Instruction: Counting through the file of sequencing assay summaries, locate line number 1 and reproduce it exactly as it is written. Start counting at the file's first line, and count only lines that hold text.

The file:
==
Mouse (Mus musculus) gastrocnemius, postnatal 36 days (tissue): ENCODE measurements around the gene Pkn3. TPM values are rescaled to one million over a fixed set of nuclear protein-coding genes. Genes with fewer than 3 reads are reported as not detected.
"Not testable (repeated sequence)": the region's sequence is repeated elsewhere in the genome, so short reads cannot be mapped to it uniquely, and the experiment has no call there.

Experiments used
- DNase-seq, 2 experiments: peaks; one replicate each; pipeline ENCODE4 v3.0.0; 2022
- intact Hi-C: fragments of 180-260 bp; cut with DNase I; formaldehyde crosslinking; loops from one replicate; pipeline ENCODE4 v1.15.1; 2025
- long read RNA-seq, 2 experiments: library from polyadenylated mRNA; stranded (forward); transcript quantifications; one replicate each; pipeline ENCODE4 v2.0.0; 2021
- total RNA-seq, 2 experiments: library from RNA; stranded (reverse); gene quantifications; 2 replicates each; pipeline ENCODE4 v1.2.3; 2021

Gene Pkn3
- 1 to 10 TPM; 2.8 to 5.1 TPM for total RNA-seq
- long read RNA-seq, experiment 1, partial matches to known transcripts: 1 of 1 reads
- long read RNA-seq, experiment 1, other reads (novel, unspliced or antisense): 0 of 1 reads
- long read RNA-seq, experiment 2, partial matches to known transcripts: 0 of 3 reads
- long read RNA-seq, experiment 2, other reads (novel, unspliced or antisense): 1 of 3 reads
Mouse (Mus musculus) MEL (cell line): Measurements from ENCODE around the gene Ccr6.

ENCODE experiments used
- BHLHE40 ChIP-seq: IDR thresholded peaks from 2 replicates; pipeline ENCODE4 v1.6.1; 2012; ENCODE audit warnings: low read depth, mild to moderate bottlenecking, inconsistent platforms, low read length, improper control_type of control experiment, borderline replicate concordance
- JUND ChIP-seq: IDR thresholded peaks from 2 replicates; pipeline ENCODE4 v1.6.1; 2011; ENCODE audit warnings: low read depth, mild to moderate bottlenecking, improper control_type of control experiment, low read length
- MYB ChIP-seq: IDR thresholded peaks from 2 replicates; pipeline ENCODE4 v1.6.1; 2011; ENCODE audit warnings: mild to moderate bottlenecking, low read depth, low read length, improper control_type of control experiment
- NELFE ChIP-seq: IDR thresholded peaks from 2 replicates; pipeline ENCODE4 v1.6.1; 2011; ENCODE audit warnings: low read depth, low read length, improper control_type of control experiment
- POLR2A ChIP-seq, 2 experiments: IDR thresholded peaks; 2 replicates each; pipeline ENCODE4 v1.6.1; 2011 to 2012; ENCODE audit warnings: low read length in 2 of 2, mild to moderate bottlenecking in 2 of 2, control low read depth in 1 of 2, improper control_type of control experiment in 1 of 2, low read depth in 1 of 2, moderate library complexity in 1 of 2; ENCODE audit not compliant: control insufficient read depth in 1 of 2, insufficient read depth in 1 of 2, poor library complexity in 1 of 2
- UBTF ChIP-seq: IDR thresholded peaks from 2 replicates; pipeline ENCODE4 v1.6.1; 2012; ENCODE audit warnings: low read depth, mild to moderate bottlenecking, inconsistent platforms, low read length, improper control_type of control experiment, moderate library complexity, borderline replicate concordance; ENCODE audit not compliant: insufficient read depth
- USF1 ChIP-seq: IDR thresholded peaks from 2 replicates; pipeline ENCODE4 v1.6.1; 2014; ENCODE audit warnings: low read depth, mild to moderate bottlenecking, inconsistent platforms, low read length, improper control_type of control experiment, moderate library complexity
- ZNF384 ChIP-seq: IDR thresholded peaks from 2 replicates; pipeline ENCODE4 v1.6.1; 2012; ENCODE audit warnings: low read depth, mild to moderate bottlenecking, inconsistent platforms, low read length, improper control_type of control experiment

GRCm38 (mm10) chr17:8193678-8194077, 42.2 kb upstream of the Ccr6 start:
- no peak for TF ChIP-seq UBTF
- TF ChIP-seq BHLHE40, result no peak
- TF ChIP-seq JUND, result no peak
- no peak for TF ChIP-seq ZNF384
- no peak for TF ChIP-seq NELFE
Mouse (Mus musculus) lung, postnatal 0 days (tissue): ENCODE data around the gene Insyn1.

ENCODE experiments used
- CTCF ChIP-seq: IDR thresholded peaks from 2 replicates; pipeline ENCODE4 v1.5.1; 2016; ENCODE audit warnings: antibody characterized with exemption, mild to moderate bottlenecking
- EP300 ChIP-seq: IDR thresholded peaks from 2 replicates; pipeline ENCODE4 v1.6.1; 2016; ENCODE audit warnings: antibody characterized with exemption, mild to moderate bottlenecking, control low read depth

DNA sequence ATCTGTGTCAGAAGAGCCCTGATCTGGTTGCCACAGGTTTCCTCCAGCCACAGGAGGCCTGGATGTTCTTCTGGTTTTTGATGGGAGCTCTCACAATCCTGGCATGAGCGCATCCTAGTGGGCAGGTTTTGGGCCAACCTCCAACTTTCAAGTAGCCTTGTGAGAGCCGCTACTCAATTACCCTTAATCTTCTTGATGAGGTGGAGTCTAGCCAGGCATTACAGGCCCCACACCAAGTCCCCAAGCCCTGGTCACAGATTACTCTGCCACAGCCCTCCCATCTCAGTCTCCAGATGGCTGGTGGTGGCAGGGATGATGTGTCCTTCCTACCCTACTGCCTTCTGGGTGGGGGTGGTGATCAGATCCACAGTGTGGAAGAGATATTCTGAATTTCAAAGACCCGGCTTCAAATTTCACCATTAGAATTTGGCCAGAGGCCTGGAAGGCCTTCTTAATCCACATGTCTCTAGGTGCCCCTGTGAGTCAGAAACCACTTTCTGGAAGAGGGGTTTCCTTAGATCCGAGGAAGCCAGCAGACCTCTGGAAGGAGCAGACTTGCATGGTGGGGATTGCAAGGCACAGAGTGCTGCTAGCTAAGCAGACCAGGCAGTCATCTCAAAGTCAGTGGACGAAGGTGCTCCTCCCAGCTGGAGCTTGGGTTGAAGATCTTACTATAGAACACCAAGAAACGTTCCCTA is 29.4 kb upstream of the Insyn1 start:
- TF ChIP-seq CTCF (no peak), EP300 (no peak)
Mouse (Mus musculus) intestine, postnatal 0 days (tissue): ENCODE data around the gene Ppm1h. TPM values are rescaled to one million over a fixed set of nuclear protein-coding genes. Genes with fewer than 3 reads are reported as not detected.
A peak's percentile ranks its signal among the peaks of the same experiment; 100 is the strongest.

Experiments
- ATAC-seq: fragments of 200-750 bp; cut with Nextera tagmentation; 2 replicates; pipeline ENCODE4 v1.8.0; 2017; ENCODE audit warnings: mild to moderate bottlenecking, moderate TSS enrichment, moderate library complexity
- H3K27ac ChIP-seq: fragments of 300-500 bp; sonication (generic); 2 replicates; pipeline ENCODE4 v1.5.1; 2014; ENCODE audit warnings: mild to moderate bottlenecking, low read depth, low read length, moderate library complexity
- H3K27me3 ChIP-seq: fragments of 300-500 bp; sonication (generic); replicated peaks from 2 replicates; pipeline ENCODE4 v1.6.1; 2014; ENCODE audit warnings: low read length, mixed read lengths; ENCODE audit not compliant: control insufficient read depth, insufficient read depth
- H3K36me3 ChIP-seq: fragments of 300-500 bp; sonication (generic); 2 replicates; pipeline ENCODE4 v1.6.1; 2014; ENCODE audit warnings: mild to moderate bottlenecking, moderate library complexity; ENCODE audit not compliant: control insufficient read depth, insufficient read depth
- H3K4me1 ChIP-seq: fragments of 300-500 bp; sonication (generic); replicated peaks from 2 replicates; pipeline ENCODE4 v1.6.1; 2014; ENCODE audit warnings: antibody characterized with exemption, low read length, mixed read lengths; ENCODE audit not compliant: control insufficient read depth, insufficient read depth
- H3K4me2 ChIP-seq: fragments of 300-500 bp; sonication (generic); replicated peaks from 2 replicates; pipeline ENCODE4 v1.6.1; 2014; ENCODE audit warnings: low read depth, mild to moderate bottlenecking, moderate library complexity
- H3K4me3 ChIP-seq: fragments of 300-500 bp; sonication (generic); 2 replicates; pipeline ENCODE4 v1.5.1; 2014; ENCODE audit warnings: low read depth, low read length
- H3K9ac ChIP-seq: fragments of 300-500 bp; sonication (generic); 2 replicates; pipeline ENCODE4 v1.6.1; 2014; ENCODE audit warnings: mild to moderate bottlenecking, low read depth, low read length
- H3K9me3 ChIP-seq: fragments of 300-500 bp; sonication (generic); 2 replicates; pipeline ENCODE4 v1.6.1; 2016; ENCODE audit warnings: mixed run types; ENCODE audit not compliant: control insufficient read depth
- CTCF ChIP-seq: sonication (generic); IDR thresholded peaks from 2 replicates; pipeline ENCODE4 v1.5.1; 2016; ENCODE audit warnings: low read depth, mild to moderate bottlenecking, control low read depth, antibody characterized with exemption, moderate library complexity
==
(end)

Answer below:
Mouse (Mus musculus) gastrocnemius, postnatal 36 days (tissue): ENCODE measurements around the gene Pkn3. TPM values are rescaled to one million over a fixed set of nuclear protein-coding genes. Genes with fewer than 3 reads are reported as not detected.